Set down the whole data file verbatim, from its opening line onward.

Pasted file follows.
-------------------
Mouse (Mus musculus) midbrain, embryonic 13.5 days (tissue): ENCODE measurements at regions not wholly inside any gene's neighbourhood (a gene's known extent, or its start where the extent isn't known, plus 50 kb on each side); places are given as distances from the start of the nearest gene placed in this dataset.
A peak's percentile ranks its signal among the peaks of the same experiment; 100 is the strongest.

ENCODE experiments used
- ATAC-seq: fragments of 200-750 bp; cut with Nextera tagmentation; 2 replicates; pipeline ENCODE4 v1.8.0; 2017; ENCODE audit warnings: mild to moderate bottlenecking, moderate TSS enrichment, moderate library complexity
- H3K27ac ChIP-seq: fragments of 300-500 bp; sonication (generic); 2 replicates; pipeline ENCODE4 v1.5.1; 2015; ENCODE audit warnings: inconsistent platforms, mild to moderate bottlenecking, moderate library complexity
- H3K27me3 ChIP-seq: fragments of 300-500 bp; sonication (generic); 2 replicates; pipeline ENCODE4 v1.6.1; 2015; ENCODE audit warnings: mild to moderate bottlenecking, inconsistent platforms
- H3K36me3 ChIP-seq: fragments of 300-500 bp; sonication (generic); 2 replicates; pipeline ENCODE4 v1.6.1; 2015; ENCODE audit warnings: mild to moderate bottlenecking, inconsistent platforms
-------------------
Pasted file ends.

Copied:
Mouse (Mus musculus) midbrain, embryonic 13.5 days (tissue): ENCODE measurements at regions not wholly inside any gene's neighbourhood (a gene's known extent, or its start where the extent isn't known, plus 50 kb on each side); places are given as distances from the start of the nearest gene placed in this dataset.
A peak's percentile ranks its signal among the peaks of the same experiment; 100 is the strongest.

ENCODE experiments used
- ATAC-seq: fragments of 200-750 bp; cut with Nextera tagmentation; 2 replicates; pipeline ENCODE4 v1.8.0; 2017; ENCODE audit warnings: mild to moderate bottlenecking, moderate TSS enrichment, moderate library complexity
- H3K27ac ChIP-seq: fragments of 300-500 bp; sonication (generic); 2 replicates; pipeline ENCODE4 v1.5.1; 2015; ENCODE audit warnings: inconsistent platforms, mild to moderate bottlenecking, moderate library complexity
- H3K27me3 ChIP-seq: fragments of 300-500 bp; sonication (generic); 2 replicates; pipeline ENCODE4 v1.6.1; 2015; ENCODE audit warnings: mild to moderate bottlenecking, inconsistent platforms
- H3K36me3 ChIP-seq: fragments of 300-500 bp; sonication (generic); 2 replicates; pipeline ENCODE4 v1.6.1; 2015; ENCODE audit warnings: mild to moderate bottlenecking, inconsistent platforms